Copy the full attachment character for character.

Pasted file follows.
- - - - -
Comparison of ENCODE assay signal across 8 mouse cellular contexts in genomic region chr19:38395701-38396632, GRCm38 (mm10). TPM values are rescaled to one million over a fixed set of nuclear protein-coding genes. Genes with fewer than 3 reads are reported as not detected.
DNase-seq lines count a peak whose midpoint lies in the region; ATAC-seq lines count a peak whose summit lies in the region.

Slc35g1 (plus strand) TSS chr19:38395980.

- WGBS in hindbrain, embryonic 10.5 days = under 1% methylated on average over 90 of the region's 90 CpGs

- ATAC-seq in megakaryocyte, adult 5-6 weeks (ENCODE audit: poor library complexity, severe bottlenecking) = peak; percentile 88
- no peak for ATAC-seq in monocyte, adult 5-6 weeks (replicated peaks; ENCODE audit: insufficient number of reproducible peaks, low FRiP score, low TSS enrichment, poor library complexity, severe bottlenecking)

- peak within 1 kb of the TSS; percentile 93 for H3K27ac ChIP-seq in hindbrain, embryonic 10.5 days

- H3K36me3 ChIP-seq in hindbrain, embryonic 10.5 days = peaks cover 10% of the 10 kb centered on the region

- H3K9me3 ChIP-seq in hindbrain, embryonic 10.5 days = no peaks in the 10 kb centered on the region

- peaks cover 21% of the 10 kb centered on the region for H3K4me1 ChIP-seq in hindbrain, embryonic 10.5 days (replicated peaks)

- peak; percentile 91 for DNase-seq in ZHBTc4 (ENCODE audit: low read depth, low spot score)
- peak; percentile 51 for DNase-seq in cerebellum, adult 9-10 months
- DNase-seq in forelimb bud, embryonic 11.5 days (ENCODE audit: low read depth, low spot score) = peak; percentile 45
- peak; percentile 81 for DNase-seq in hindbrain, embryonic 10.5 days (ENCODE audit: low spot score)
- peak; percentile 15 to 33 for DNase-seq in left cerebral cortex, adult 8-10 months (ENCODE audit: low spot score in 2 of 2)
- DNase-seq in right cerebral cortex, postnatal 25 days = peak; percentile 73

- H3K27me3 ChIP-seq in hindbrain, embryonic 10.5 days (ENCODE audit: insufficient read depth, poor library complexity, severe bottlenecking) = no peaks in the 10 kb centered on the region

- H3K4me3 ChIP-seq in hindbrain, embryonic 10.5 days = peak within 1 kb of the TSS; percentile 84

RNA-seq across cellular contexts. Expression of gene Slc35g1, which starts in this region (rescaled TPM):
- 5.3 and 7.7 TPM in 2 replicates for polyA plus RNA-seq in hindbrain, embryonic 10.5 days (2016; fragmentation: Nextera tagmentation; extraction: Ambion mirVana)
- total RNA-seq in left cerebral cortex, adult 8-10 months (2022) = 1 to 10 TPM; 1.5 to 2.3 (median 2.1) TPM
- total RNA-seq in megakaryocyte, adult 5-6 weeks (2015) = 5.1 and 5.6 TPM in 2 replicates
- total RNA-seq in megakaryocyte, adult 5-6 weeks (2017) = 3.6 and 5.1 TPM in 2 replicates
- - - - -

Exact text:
Comparison of ENCODE assay signal across 8 mouse cellular contexts in genomic region chr19:38395701-38396632, GRCm38 (mm10). TPM values are rescaled to one million over a fixed set of nuclear protein-coding genes. Genes with fewer than 3 reads are reported as not detected.
DNase-seq lines count a peak whose midpoint lies in the region; ATAC-seq lines count a peak whose summit lies in the region.

Slc35g1 (plus strand) TSS chr19:38395980.

- WGBS in hindbrain, embryonic 10.5 days = under 1% methylated on average over 90 of the region's 90 CpGs

- ATAC-seq in megakaryocyte, adult 5-6 weeks (ENCODE audit: poor library complexity, severe bottlenecking) = peak; percentile 88
- no peak for ATAC-seq in monocyte, adult 5-6 weeks (replicated peaks; ENCODE audit: insufficient number of reproducible peaks, low FRiP score, low TSS enrichment, poor library complexity, severe bottlenecking)

- peak within 1 kb of the TSS; percentile 93 for H3K27ac ChIP-seq in hindbrain, embryonic 10.5 days

- H3K36me3 ChIP-seq in hindbrain, embryonic 10.5 days = peaks cover 10% of the 10 kb centered on the region

- H3K9me3 ChIP-seq in hindbrain, embryonic 10.5 days = no peaks in the 10 kb centered on the region

- peaks cover 21% of the 10 kb centered on the region for H3K4me1 ChIP-seq in hindbrain, embryonic 10.5 days (replicated peaks)

- peak; percentile 91 for DNase-seq in ZHBTc4 (ENCODE audit: low read depth, low spot score)
- peak; percentile 51 for DNase-seq in cerebellum, adult 9-10 months
- DNase-seq in forelimb bud, embryonic 11.5 days (ENCODE audit: low read depth, low spot score) = peak; percentile 45
- peak; percentile 81 for DNase-seq in hindbrain, embryonic 10.5 days (ENCODE audit: low spot score)
- peak; percentile 15 to 33 for DNase-seq in left cerebral cortex, adult 8-10 months (ENCODE audit: low spot score in 2 of 2)
- DNase-seq in right cerebral cortex, postnatal 25 days = peak; percentile 73

- H3K27me3 ChIP-seq in hindbrain, embryonic 10.5 days (ENCODE audit: insufficient read depth, poor library complexity, severe bottlenecking) = no peaks in the 10 kb centered on the region

- H3K4me3 ChIP-seq in hindbrain, embryonic 10.5 days = peak within 1 kb of the TSS; percentile 84

RNA-seq across cellular contexts. Expression of gene Slc35g1, which starts in this region (rescaled TPM):
- 5.3 and 7.7 TPM in 2 replicates for polyA plus RNA-seq in hindbrain, embryonic 10.5 days (2016; fragmentation: Nextera tagmentation; extraction: Ambion mirVana)
- total RNA-seq in left cerebral cortex, adult 8-10 months (2022) = 1 to 10 TPM; 1.5 to 2.3 (median 2.1) TPM
- total RNA-seq in megakaryocyte, adult 5-6 weeks (2015) = 5.1 and 5.6 TPM in 2 replicates
- total RNA-seq in megakaryocyte, adult 5-6 weeks (2017) = 3.6 and 5.1 TPM in 2 replicates